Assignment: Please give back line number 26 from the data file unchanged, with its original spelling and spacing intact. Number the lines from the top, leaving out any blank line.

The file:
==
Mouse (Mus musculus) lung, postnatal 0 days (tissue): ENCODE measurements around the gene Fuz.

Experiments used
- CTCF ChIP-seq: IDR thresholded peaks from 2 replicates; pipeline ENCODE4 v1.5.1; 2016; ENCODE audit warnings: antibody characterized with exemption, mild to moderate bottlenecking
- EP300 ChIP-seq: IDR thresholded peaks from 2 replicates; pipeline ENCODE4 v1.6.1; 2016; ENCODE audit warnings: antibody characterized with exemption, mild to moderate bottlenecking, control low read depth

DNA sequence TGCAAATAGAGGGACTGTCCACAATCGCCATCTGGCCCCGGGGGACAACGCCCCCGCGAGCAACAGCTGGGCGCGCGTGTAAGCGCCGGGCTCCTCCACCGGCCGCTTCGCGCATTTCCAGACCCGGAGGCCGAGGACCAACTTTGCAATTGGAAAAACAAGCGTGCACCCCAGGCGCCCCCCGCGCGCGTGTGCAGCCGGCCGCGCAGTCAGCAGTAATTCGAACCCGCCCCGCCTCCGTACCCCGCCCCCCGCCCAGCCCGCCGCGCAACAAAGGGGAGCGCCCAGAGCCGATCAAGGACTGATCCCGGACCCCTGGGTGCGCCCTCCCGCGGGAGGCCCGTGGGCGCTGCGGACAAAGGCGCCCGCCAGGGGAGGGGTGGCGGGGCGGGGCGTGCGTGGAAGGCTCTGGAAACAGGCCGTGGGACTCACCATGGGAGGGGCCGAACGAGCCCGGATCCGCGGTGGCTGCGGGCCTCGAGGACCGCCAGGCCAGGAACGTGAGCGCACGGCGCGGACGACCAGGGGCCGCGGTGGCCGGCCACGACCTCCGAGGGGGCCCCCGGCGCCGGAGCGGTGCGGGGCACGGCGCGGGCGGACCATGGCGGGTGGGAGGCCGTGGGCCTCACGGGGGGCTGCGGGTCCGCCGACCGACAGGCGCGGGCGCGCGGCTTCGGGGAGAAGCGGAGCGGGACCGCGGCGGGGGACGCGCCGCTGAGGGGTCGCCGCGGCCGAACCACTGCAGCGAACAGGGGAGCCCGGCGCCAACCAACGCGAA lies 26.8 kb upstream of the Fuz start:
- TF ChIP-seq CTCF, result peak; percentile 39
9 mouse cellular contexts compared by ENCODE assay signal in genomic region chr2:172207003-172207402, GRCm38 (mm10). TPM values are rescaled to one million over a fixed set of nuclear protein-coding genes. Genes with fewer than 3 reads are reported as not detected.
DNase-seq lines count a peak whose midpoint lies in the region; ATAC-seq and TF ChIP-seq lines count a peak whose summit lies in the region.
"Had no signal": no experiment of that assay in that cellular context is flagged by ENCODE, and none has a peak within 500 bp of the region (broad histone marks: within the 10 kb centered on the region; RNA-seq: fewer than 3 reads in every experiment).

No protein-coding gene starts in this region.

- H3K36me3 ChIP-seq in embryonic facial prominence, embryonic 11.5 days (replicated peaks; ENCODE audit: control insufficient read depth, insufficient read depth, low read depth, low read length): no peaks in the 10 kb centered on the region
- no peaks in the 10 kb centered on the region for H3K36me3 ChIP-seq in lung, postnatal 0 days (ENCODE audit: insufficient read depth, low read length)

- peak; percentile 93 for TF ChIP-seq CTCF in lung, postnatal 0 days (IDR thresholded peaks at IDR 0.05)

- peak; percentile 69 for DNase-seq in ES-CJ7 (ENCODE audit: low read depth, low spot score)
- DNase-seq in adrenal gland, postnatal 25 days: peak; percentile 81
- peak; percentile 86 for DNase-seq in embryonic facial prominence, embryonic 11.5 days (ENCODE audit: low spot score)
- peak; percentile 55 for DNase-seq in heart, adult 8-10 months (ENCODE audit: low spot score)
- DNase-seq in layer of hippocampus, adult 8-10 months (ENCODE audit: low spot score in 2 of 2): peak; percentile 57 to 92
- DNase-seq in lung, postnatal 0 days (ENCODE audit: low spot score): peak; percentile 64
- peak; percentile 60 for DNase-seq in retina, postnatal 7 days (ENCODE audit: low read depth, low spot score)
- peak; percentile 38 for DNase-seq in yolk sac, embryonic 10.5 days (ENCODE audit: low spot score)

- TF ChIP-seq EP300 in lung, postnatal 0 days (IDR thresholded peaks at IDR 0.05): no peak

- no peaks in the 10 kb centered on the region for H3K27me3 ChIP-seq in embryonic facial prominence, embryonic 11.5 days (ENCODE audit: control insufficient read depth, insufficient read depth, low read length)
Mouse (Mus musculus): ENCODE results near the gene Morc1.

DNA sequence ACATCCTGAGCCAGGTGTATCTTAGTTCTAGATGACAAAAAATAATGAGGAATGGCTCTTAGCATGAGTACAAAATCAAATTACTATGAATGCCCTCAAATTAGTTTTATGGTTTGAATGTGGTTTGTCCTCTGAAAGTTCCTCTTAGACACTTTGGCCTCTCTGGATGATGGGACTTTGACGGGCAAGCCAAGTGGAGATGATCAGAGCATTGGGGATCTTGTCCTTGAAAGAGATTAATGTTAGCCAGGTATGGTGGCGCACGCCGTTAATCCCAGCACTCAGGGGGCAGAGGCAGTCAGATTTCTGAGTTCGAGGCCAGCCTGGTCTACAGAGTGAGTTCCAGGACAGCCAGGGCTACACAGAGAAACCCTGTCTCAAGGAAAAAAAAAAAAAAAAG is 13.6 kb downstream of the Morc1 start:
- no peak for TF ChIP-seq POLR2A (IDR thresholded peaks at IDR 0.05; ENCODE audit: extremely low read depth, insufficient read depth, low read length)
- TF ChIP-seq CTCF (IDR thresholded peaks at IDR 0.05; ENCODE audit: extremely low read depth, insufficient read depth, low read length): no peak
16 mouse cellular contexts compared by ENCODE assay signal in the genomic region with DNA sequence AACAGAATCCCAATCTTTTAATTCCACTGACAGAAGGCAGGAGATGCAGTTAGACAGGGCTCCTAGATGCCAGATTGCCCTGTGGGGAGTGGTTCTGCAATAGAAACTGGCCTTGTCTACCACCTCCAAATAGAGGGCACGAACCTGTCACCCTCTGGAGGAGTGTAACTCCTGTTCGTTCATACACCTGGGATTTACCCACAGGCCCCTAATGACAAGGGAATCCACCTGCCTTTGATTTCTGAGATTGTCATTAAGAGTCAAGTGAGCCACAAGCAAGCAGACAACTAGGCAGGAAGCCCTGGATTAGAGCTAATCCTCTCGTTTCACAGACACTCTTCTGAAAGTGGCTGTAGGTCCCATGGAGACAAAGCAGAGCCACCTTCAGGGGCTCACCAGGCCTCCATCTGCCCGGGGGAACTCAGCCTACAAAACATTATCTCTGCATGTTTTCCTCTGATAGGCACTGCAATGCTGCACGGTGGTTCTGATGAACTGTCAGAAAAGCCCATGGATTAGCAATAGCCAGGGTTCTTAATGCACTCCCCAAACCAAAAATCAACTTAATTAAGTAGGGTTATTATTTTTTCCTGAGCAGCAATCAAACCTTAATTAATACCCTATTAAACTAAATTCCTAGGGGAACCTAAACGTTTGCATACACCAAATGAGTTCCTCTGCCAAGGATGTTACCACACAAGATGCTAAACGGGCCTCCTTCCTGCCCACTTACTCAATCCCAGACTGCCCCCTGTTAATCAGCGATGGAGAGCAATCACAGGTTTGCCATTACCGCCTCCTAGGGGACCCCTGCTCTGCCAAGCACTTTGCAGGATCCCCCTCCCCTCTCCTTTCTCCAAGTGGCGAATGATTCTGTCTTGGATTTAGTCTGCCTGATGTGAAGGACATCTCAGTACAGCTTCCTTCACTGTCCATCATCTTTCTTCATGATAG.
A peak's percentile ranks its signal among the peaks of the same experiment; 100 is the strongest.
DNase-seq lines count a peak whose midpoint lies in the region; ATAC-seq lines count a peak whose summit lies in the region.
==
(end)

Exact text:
- no peak for TF ChIP-seq POLR2A (IDR thresholded peaks at IDR 0.05; ENCODE audit: extremely low read depth, insufficient read depth, low read length)